Ex-Iran presidential candidate: Violence will worsen

[CUOMO]

Hooshang Amirahmadi speaks about the protests in Iran during an appearance Thursday on “CUOMO.”

(NewsNation) — Protests challenging the regime in Iran are now in their third month as state police forces continue a violent crackdown that has resulted in the death of hundreds of people.

As recently as Wednesday, at least five people were killed when a gunman opened fire in a bazaar in a city south of Tehran, state TV reported. The media said that groups of several dozens of protesters had gathered in different parts of Izeh late Wednesday, chanting anti-government slogans and hurling rocks at police, who fired tear gas to disperse them. State-linked media also reported that someone set fire to a Shiite religious seminary.

The protests that have frequently resulted in clashes with police began Sept. 16 over the death of a 22-year-old woman who died while being detained by the country’s morality police. Authorities allege Mahsa Amini was not adhering to strict hijab rules.

Hooshang Amirahmadi is a three-time former presidential candidate in Iran, and he believes that things are going to get worse before they can get better. Amirahmadi has dual citizenship and is a professor at Rutgers University and founded the Iranian American Council.

“There is brutality, and I’m afraid to say this is just the beginning of what’s happening there and what will happen there,” Amirahmadi said Thursday on “CUOMO.” “This new generation is fed up. They got into the streets, and I think this particular protest is very different from many others that have taken place over the last 40-some years. This is not going to go away.”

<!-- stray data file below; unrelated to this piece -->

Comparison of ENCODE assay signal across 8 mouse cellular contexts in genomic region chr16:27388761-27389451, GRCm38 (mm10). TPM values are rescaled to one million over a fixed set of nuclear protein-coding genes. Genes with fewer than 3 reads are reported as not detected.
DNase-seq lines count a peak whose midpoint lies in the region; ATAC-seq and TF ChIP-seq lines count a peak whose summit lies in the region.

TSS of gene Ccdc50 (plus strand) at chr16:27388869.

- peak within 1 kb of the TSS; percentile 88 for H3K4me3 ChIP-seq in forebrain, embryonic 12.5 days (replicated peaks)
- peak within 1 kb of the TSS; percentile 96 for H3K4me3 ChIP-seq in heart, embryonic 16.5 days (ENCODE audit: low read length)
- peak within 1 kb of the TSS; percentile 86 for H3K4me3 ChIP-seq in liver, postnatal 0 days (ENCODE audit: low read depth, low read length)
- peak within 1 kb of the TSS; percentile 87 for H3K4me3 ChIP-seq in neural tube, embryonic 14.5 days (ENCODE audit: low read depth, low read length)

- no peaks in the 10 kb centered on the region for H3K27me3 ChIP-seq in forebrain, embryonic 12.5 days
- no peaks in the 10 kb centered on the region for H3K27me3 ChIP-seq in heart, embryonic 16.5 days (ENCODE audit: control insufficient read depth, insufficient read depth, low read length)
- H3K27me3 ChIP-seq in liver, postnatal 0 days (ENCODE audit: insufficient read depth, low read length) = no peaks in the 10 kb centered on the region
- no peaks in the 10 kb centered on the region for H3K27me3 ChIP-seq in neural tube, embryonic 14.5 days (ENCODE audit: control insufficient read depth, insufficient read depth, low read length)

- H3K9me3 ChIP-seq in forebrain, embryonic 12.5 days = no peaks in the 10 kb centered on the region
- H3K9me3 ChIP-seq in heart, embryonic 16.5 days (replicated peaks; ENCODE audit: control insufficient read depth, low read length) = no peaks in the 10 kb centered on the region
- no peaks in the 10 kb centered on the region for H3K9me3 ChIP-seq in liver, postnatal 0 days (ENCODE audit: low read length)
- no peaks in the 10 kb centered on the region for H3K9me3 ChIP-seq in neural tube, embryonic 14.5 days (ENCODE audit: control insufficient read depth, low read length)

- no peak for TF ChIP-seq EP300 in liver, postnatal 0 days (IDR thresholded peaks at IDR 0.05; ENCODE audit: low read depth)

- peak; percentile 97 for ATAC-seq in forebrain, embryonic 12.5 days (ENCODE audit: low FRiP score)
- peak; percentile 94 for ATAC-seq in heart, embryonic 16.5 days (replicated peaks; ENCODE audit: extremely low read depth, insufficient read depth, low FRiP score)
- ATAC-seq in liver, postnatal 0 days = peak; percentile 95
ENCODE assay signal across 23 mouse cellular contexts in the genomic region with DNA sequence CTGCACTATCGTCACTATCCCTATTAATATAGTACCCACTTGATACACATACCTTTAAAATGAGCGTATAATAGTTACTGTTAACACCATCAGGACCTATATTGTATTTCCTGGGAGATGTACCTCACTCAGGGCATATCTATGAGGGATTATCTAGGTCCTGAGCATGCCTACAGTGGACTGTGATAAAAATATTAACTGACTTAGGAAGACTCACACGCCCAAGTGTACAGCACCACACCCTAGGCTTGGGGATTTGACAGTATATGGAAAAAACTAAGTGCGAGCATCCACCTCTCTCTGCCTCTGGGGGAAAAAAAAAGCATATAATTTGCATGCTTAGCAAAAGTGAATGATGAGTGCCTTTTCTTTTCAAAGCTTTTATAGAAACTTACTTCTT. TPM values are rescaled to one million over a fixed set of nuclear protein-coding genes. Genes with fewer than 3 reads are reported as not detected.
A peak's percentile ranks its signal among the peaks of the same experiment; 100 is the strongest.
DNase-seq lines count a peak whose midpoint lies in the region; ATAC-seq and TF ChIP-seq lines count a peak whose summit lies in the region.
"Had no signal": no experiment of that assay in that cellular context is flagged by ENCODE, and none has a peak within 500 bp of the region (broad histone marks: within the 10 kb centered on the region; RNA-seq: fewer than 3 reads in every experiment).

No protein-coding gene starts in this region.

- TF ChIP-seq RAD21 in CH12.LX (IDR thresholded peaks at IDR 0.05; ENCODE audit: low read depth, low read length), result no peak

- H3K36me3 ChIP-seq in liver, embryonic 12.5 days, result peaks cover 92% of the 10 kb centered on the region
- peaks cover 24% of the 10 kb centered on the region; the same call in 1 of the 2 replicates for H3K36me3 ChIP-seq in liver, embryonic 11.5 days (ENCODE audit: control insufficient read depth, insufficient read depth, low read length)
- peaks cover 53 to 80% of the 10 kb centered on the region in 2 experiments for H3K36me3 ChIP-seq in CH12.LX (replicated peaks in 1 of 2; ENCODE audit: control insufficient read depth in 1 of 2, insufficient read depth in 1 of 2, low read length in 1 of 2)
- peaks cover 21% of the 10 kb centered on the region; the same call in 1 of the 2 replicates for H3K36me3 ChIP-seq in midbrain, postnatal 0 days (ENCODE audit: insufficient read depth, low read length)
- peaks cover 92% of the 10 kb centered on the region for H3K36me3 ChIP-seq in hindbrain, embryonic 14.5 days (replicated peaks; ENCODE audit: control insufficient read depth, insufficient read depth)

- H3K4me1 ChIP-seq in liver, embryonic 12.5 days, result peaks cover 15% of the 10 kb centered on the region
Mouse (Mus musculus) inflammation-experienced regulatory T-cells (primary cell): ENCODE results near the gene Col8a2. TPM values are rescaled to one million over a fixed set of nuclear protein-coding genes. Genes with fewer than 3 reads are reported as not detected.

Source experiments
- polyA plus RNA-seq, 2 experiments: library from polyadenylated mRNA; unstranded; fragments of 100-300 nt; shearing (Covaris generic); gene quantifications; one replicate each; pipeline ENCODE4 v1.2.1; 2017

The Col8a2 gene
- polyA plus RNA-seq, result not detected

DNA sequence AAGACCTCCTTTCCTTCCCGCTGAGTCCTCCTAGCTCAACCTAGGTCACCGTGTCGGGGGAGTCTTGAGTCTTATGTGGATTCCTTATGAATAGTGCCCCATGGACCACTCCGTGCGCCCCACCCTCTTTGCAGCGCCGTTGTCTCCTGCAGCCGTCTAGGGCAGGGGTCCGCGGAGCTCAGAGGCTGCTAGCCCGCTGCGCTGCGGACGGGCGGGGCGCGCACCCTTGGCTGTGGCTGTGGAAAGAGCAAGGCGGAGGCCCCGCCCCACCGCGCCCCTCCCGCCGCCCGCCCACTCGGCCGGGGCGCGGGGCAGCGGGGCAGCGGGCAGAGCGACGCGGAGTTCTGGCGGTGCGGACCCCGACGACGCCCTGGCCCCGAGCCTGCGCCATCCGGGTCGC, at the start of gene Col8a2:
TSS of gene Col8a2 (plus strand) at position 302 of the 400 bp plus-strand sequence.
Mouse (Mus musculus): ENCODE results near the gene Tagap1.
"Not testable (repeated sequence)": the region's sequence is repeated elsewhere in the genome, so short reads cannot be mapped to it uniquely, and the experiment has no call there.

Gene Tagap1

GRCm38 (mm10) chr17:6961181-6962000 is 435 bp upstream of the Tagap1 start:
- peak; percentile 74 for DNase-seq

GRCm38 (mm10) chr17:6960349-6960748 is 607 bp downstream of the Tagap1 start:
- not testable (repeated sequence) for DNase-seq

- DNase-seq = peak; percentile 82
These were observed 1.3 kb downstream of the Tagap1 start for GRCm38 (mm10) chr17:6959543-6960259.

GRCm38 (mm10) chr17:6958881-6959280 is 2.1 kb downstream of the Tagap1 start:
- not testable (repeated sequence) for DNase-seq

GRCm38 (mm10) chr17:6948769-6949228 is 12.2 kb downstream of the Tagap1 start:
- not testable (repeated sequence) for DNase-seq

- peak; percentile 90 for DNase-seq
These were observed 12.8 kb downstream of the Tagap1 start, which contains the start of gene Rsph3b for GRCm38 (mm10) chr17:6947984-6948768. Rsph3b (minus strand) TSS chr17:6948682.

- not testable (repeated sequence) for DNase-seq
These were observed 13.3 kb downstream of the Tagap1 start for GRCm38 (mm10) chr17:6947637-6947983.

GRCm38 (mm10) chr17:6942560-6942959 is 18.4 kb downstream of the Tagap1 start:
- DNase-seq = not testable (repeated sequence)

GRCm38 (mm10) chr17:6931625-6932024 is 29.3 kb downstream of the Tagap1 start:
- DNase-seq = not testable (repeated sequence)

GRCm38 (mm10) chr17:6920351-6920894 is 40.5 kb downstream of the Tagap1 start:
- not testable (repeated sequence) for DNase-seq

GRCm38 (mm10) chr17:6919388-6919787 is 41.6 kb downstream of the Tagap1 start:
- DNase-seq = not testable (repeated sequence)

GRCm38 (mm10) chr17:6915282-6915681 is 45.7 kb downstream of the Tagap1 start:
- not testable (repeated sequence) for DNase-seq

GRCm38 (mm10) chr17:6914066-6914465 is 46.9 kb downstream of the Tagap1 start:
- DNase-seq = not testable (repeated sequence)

It’s the largest set of demonstrations to occur in the country since the 1979 Islamic Revolution, when Iranians took to the streets for over a year before overthrowing the government and voting to install a theocracy.

Now, more than 40 years later, Amirahmadi said the country has become divided over the issue of religion, a split mostly along generational lines. The protesters say they are fed up after decades of repression by a clerical establishment that they view as corrupt and authoritarian.

“There is a good number of religious Iranians who continue to support this regime, versus the others who have increasingly become secular, particularly the younger generation,” Amirahmadi said. “Over the last 40 years (the regime) brainwashed a lot of people … but the truth is coming up gradually.”

In his eyes, the only viable path forward is a military coup.

“I believe that to get rid of this regime, the Iranian (people) need to accept a military rule for awhile. There is no alternative,” Amirahmadi said. “The right solution is for the military to take over, get rid of the moral laws, and then gradually open up the country to democracy.”

At least 362 people have been killed and 16,033 arrested in the latest wave of protests, according to Human Rights Activists in Iran, a group monitoring the monthslong unrest. Rights groups accuse security forces of firing live ammunition and bird shot at demonstrators, and of beating them with batons.

Iran’s Revolutionary Court, which tries security cases, issued a preliminary verdict sentencing three protesters to death in the capital, Tehran, earlier Wednesday, state media reported. That brings the number of death sentences to four since the latest protests began. None have been carried out.

The protests have added to the political headwinds for Iran. It still faces a policy of containment from Israel and Turkey and has been drawn into the war in Ukraine, with Russia leaning on Iranian-supplied drones as its own arsenal of weapons dwindles. The United States sanctioned firms and entities accused of being involved in the transfer of drones, which Iran has acknowledged.

“Iran very easily could become another Syria, and it’s almost there. Almost every country in the region is involved. This is already an international case that is manifested in the protests inside the country,” Amirahmadi said. “Iranian people are sort of pressed between two walls, and they just want to be free.”

The Associated Press contributed to this report.

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